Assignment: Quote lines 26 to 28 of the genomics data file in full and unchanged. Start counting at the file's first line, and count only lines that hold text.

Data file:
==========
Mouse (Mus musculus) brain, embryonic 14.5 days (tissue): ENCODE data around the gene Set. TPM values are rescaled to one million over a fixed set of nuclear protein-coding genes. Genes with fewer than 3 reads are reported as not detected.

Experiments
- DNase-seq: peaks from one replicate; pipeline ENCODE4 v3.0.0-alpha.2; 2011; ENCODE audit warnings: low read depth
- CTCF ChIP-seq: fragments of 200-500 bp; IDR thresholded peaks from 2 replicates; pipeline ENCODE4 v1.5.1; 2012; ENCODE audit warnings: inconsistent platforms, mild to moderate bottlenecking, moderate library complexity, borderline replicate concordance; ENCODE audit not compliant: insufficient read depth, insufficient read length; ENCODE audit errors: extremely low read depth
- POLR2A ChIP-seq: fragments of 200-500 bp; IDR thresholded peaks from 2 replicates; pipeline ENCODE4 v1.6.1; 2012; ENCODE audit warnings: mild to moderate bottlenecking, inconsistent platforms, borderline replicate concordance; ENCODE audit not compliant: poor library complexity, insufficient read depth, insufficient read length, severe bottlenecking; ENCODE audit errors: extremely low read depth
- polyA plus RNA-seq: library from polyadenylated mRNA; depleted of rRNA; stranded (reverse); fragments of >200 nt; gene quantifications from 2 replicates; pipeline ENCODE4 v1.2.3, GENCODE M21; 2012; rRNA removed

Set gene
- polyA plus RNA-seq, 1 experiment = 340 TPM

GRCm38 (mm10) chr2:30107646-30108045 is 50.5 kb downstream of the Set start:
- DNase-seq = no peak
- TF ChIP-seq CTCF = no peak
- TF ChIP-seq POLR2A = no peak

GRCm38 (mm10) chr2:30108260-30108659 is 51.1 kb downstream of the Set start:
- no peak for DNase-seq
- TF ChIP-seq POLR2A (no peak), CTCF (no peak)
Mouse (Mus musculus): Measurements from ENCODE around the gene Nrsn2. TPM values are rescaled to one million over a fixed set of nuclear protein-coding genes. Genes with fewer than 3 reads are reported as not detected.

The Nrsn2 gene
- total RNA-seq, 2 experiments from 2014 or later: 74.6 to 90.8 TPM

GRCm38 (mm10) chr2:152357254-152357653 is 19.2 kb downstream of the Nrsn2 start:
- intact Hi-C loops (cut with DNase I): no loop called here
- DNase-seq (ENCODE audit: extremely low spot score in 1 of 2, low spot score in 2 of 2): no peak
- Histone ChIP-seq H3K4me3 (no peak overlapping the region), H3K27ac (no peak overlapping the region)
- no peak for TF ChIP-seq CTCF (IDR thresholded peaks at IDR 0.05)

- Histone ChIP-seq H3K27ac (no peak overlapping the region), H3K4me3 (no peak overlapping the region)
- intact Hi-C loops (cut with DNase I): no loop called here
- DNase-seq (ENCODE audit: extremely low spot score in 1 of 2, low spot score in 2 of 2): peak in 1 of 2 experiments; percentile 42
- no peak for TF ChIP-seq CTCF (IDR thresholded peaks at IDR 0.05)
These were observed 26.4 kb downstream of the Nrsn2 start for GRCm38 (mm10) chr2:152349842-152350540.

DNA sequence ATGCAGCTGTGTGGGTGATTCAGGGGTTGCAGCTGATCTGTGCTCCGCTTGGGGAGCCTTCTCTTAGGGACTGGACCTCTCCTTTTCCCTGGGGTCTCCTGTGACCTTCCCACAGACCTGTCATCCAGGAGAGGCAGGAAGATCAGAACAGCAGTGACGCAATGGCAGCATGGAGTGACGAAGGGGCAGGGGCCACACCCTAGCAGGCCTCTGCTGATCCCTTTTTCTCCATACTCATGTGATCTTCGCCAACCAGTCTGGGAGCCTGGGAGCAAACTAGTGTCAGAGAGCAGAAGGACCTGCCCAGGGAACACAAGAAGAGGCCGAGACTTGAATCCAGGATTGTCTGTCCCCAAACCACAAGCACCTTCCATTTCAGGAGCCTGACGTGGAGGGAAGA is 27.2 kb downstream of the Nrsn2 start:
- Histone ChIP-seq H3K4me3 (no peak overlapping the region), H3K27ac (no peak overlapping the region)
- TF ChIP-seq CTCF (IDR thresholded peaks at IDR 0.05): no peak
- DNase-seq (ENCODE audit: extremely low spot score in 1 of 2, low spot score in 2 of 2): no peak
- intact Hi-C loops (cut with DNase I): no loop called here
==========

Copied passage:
- DNase-seq (ENCODE audit: extremely low spot score in 1 of 2, low spot score in 2 of 2): peak in 1 of 2 experiments; percentile 42
- no peak for TF ChIP-seq CTCF (IDR thresholded peaks at IDR 0.05)
These were observed 26.4 kb downstream of the Nrsn2 start for GRCm38 (mm10) chr2:152349842-152350540.